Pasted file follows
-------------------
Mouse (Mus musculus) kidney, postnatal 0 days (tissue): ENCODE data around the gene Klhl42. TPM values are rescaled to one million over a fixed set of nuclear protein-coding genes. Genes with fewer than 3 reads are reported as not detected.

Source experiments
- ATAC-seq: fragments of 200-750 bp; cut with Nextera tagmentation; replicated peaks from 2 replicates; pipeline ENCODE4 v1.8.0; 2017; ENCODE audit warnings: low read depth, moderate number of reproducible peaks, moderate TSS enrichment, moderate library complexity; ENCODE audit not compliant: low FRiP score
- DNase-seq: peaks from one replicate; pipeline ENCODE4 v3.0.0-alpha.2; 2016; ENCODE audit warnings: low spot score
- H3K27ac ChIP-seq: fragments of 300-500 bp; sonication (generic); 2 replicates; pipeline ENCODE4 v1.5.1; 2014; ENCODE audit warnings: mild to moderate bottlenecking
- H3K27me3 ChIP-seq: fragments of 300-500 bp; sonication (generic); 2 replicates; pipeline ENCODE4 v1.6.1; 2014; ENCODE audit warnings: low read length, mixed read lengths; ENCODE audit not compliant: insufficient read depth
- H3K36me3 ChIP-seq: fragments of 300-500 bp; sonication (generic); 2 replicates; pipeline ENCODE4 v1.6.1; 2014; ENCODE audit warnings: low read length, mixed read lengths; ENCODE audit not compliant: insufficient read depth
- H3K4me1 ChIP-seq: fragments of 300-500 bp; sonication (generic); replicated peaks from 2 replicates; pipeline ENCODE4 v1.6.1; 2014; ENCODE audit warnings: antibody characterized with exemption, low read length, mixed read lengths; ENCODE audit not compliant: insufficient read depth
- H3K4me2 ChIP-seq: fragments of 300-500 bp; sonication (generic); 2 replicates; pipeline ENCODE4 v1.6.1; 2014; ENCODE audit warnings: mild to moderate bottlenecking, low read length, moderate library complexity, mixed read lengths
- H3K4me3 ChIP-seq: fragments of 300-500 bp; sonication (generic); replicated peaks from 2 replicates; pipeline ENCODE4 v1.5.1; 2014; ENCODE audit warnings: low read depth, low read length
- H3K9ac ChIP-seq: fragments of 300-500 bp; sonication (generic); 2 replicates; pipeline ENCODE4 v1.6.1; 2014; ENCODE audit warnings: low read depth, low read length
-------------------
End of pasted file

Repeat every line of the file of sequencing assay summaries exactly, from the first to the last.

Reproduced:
Mouse (Mus musculus) kidney, postnatal 0 days (tissue): ENCODE data around the gene Klhl42. TPM values are rescaled to one million over a fixed set of nuclear protein-coding genes. Genes with fewer than 3 reads are reported as not detected.

Source experiments
- ATAC-seq: fragments of 200-750 bp; cut with Nextera tagmentation; replicated peaks from 2 replicates; pipeline ENCODE4 v1.8.0; 2017; ENCODE audit warnings: low read depth, moderate number of reproducible peaks, moderate TSS enrichment, moderate library complexity; ENCODE audit not compliant: low FRiP score
- DNase-seq: peaks from one replicate; pipeline ENCODE4 v3.0.0-alpha.2; 2016; ENCODE audit warnings: low spot score
- H3K27ac ChIP-seq: fragments of 300-500 bp; sonication (generic); 2 replicates; pipeline ENCODE4 v1.5.1; 2014; ENCODE audit warnings: mild to moderate bottlenecking
- H3K27me3 ChIP-seq: fragments of 300-500 bp; sonication (generic); 2 replicates; pipeline ENCODE4 v1.6.1; 2014; ENCODE audit warnings: low read length, mixed read lengths; ENCODE audit not compliant: insufficient read depth
- H3K36me3 ChIP-seq: fragments of 300-500 bp; sonication (generic); 2 replicates; pipeline ENCODE4 v1.6.1; 2014; ENCODE audit warnings: low read length, mixed read lengths; ENCODE audit not compliant: insufficient read depth
- H3K4me1 ChIP-seq: fragments of 300-500 bp; sonication (generic); replicated peaks from 2 replicates; pipeline ENCODE4 v1.6.1; 2014; ENCODE audit warnings: antibody characterized with exemption, low read length, mixed read lengths; ENCODE audit not compliant: insufficient read depth
- H3K4me2 ChIP-seq: fragments of 300-500 bp; sonication (generic); 2 replicates; pipeline ENCODE4 v1.6.1; 2014; ENCODE audit warnings: mild to moderate bottlenecking, low read length, moderate library complexity, mixed read lengths
- H3K4me3 ChIP-seq: fragments of 300-500 bp; sonication (generic); replicated peaks from 2 replicates; pipeline ENCODE4 v1.5.1; 2014; ENCODE audit warnings: low read depth, low read length
- H3K9ac ChIP-seq: fragments of 300-500 bp; sonication (generic); 2 replicates; pipeline ENCODE4 v1.6.1; 2014; ENCODE audit warnings: low read depth, low read length